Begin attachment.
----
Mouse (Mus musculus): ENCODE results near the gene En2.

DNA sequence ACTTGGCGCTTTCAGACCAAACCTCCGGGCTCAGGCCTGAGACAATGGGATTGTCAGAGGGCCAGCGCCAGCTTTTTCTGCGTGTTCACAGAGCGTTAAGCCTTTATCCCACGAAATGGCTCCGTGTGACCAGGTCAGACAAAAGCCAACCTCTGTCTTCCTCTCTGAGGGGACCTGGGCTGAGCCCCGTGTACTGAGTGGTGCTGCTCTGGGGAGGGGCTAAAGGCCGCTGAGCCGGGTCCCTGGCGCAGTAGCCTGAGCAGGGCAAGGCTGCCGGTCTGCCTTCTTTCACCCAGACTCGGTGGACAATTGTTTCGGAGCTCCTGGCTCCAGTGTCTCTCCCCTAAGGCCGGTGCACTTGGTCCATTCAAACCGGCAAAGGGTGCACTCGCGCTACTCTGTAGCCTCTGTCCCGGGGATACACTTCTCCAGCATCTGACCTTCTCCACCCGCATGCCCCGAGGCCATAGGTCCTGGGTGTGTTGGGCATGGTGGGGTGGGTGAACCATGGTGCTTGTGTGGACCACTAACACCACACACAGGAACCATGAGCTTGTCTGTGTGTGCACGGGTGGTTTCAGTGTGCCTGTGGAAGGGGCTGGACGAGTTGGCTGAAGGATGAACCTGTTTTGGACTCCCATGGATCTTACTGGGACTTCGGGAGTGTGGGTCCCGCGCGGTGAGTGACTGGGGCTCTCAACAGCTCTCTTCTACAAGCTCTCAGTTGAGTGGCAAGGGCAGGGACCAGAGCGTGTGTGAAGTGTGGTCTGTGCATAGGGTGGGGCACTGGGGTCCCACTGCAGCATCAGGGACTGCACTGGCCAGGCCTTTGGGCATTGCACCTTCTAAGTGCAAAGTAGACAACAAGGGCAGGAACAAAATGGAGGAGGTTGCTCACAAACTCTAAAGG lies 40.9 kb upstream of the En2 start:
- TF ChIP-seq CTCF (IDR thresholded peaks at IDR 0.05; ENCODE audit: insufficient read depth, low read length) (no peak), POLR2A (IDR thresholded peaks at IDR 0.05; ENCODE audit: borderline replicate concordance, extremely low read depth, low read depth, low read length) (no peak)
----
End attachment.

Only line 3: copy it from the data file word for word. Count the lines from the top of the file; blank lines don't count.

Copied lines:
- TF ChIP-seq CTCF (IDR thresholded peaks at IDR 0.05; ENCODE audit: insufficient read depth, low read length) (no peak), POLR2A (IDR thresholded peaks at IDR 0.05; ENCODE audit: borderline replicate concordance, extremely low read depth, low read depth, low read length) (no peak)